The authorities in the former Soviet Union employed political psychiatry against a wide range of different types of people: political dissidents, religious sectarians and spiritual nonconformists, ethnic nationalists, labor rights activists, and Jewish people seeking emigration to Israel, among others. In China, the principal known target of such treatment since 1949 has been political activists of various kinds, together with a variety of people accused of "disturbing public order," such as petitioners, complainants, "whistleblowers" and "litigious maniacs." Our current lack of detailed information on individual cases does not, however, necessarily mean that people of other types and categories, similar to those seen in the former Soviet case, have not also been subjected to compulsory psychiatric treatment and hospitalization in China. For example, several cases of Chinese labor activists being dealt with in this manner have just recently come to light. Since the latter part of 1999, however, it has become abundantly clear that religious sectarians now also form a major target of politically repressive psychiatry in China.241
Among the three Falun Gong practitioners reported to have died as a result of their ordeals in Chinese mental hospitals in recent months was a woman named Shi Bei. Under pressure from the police, hospital staff reportedly gave her forced injections of high dosage sedatives and denied her food for one week in order to prevent her from propagating her spiritual beliefs inside the hospital; her precise cause of death remains unknown.259 The hospital in question was said to be the Hangzhou No. 7 People's Hospital - the same institution on which, as was noted above, three staff psychiatrists had optimistically reported in 1987:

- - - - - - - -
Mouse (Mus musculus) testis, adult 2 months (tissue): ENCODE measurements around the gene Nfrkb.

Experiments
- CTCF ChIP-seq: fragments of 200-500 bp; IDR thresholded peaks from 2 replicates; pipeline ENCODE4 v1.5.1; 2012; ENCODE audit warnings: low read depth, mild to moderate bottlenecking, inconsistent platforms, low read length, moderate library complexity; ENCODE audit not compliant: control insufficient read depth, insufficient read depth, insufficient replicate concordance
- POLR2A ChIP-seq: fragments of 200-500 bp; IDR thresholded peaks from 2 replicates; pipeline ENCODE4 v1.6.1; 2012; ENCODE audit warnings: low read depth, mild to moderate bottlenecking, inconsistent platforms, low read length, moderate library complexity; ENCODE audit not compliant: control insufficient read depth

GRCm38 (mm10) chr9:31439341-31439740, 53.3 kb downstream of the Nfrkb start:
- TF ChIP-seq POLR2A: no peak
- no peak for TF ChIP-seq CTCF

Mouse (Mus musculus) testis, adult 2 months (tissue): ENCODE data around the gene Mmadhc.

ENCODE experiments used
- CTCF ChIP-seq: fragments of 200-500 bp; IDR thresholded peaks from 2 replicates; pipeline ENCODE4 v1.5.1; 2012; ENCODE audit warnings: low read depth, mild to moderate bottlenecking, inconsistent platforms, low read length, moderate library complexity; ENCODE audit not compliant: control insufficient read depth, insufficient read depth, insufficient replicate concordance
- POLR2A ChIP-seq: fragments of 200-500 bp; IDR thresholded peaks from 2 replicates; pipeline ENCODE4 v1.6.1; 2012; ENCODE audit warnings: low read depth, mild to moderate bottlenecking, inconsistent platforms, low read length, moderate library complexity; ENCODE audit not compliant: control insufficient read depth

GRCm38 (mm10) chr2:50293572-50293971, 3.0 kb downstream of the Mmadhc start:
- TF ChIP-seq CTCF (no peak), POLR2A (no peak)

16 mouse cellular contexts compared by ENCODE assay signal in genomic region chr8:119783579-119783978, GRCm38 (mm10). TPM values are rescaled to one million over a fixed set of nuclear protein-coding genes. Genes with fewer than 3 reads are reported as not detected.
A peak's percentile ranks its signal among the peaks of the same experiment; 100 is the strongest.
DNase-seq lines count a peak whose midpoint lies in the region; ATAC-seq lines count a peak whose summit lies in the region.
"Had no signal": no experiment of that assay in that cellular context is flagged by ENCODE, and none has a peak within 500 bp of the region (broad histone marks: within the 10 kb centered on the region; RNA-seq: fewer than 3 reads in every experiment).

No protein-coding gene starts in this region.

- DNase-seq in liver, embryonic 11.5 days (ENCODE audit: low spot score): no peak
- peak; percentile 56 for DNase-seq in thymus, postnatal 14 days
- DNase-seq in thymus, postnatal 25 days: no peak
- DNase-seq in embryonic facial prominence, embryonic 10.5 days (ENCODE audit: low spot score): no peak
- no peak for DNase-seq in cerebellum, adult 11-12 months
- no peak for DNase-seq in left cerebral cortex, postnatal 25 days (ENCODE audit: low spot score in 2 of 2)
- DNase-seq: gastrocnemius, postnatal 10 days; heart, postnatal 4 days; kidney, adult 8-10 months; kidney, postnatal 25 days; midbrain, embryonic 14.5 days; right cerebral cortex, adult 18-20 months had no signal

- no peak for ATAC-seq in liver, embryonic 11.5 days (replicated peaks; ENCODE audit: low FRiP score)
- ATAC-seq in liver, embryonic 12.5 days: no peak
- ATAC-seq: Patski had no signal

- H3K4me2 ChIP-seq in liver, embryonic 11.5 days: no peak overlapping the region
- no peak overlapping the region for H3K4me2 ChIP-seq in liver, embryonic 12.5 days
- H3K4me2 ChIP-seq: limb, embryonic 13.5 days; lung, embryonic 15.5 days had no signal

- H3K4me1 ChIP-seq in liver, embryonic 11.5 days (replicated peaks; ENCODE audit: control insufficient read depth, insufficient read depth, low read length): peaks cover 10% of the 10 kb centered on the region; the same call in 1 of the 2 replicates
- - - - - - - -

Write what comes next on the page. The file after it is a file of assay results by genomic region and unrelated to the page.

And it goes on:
Remarkably, the Chinese authorities have admitted quite openly that Falun Gong practitioners are now being admitted to mental hospitals in large numbers. In an official volume published in late 1999, for example, they stated:
The fact that the Falun Gong sect did not even exist in 1992 (it was formally established in the mid-1990s and grew rapidly only during the last few years) did not deter the book's authors from making this remarkable claim. Another official spokesperson went still further, however, asserting absurdly in September 1999: "Falun Gong practitioners now account for 30 percent of all mental patients in China."262 In neither case, moreover, was the coincidence between the reportedly very sizeable increase in Falun Gong admissions to mental hospitals in the first half of 1999, and the fact that it was during this same period that the government began preparing its nationwide public crackdown upon the sect, deemed to be worthy of mention.